mkdir /var/spool/rootd/pub
chown rootd:rootd /var/spool/rootd/pub

That's all.

If you installed ROOT using some pre-compiled package (for example a Redhat Linux or a Debian GNU/Linux package), this may already be done for you.

Several remarks:

About Password Authentication

In system using shadow passwords, full access to the password field of the user information structure requires special privileges; this is typically granted if rootd is started by inetd(8) or xinetd(8), as the in above examples. If the daemon is started in unprivileged mode, either from a regular account or by (x)inetd with reduced privileges, password-based authentication require users to create a file $HOME/.rootdpass containing an encrypted password (using crypt(3)). The system tests the existence of this file before checking the system password files. An encrypted password can be created in the following way:

perl -e '$pw = crypt("<secretpasswd>","salt"); print "$pw0'

storing the output string in $HOME/.rootdpass .

If the $HOME/.rootdpass does not exists and the system password file cannot be accessed, rootd attempts to run the authentication via an sshd(8) daemon.


-b <tcpwindowsize>

specifies the tcp window size in bytes (e.g. see Default is 65535. Only change default for pipes with a high bandwidth*delay product.

-d <level>

level of debug info written to syslogd 0 = no debug (default), 1 = minimum, 2 = medium, 3 = maximum.

-D <rootdaemonrc>

read access rules from file <rootdaemonrc>. By default <root_etc_dir>/system.rootdaemonrc is used for access rules; for privately started daemons $HOME/.rootdaemonrc (if present) is read first.


run in the foreground (output on the window); useful for debugging purposes.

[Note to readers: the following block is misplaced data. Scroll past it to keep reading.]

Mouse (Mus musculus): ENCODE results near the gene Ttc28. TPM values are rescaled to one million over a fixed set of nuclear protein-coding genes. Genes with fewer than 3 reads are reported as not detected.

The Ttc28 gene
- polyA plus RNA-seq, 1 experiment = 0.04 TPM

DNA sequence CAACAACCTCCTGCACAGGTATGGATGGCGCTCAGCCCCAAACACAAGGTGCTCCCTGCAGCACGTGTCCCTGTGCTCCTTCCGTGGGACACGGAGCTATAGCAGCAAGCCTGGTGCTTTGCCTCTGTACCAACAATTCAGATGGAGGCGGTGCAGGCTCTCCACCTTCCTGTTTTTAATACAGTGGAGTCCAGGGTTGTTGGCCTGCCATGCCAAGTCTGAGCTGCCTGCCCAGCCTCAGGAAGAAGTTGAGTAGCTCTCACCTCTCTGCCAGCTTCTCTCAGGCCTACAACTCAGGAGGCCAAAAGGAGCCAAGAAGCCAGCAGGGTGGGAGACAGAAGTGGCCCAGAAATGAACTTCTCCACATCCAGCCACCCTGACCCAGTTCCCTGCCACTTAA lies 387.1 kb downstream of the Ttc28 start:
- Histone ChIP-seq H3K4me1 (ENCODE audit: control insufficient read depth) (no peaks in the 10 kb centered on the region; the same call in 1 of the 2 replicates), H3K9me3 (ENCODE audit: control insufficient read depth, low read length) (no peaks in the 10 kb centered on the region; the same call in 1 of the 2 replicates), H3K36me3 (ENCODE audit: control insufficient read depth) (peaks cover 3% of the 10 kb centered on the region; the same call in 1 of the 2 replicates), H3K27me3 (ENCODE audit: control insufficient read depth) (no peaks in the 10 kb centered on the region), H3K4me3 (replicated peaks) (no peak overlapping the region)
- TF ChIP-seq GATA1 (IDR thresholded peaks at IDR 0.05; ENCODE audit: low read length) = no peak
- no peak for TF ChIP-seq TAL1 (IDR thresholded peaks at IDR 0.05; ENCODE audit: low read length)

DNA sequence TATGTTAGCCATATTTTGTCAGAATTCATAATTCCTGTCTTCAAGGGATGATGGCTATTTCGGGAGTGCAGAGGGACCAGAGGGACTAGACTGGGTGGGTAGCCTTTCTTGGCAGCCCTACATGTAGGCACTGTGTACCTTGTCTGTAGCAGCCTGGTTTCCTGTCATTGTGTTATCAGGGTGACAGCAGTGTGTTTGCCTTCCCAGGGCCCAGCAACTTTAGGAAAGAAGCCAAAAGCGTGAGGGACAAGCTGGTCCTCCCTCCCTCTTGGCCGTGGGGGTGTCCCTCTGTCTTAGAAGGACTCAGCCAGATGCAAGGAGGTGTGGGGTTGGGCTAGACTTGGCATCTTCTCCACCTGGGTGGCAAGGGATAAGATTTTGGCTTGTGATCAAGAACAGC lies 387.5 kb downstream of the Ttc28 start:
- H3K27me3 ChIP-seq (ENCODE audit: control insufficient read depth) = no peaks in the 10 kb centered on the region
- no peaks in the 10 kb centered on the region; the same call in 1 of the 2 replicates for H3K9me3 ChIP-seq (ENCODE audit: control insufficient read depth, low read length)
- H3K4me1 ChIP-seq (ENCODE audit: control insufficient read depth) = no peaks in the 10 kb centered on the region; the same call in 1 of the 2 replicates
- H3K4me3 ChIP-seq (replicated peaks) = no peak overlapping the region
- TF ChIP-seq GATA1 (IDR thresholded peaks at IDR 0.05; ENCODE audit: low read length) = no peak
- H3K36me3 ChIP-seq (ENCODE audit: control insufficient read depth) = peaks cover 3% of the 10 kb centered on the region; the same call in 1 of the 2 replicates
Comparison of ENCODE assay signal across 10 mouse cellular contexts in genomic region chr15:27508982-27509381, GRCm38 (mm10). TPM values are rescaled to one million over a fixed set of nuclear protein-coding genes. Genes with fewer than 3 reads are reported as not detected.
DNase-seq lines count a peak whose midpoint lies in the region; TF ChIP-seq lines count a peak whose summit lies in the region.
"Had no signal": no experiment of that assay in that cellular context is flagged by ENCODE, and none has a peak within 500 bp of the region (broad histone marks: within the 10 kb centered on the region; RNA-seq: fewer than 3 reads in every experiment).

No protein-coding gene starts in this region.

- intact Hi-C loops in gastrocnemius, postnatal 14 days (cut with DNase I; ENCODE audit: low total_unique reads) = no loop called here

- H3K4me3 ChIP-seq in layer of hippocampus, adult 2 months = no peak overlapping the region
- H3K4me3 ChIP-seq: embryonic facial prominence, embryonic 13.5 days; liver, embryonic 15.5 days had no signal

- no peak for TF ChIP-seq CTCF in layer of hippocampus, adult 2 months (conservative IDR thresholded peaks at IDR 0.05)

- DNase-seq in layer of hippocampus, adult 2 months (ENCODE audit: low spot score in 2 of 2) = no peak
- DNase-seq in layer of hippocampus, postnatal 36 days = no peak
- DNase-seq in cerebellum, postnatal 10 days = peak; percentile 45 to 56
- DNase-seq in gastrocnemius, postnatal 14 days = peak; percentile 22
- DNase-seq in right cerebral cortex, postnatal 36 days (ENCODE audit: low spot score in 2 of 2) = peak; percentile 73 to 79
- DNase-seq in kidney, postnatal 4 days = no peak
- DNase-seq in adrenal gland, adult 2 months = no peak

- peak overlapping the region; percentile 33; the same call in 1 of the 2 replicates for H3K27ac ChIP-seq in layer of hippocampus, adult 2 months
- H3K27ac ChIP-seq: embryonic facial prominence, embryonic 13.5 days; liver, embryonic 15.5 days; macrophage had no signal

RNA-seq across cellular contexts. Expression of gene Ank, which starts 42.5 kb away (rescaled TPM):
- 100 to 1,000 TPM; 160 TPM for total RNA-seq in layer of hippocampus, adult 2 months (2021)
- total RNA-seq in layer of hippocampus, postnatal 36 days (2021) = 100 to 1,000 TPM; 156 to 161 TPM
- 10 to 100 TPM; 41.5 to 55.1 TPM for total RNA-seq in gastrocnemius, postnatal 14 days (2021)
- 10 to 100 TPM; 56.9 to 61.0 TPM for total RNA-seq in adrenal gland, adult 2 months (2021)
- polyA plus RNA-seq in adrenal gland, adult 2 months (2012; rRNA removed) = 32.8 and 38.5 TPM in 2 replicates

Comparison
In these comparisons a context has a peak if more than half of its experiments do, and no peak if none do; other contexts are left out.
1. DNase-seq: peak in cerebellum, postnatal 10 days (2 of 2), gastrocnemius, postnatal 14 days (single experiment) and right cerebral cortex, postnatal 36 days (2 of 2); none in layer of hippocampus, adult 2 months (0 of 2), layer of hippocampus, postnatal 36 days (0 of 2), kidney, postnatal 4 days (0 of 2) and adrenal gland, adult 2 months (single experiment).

indicates that rootd was started by inetd(8) or xinetd(8).


do not require client authentication

-p <port#>[-<port2#>]

specifies the port number to listen on. Use port-port2 to find the first available port in the indicated range. Use 0-N for range relative to default service port.


files can only be opened in read-only mode

-s <sshd_port#>

specifies the port number for the sshd daemon used for authentication (default is 22).

-T <tmpdir>

specifies the directory path to be used to place temporary files; default is /usr/tmp. Useful when running with limited privileges.


do not check /etc/hosts.equiv, $HOME/.rhosts for password-based authentication; by default these files are checked first by calling ruserok(...); if this option is specified a password is always required.

See Also

root(1), proofd(1), system.rootdaemonrc(1)

For more information on the ROOT system, please refer to

Original Authors

The ROOT team (see web page above):

Rene Brun and Fons Rademakers


This manual page was originally written by Christian Holm Christensen <>, for the Debian GNU/Linux system and ROOT version 3. It has been modified by G. Ganis <> to document new features included in ROOT version 4.

Referenced By

proofd(1), proofserv(1), root(1), ssh2rpd(1), system.rootdaemonrc(1), xproofd(1).

Version 4 ROOT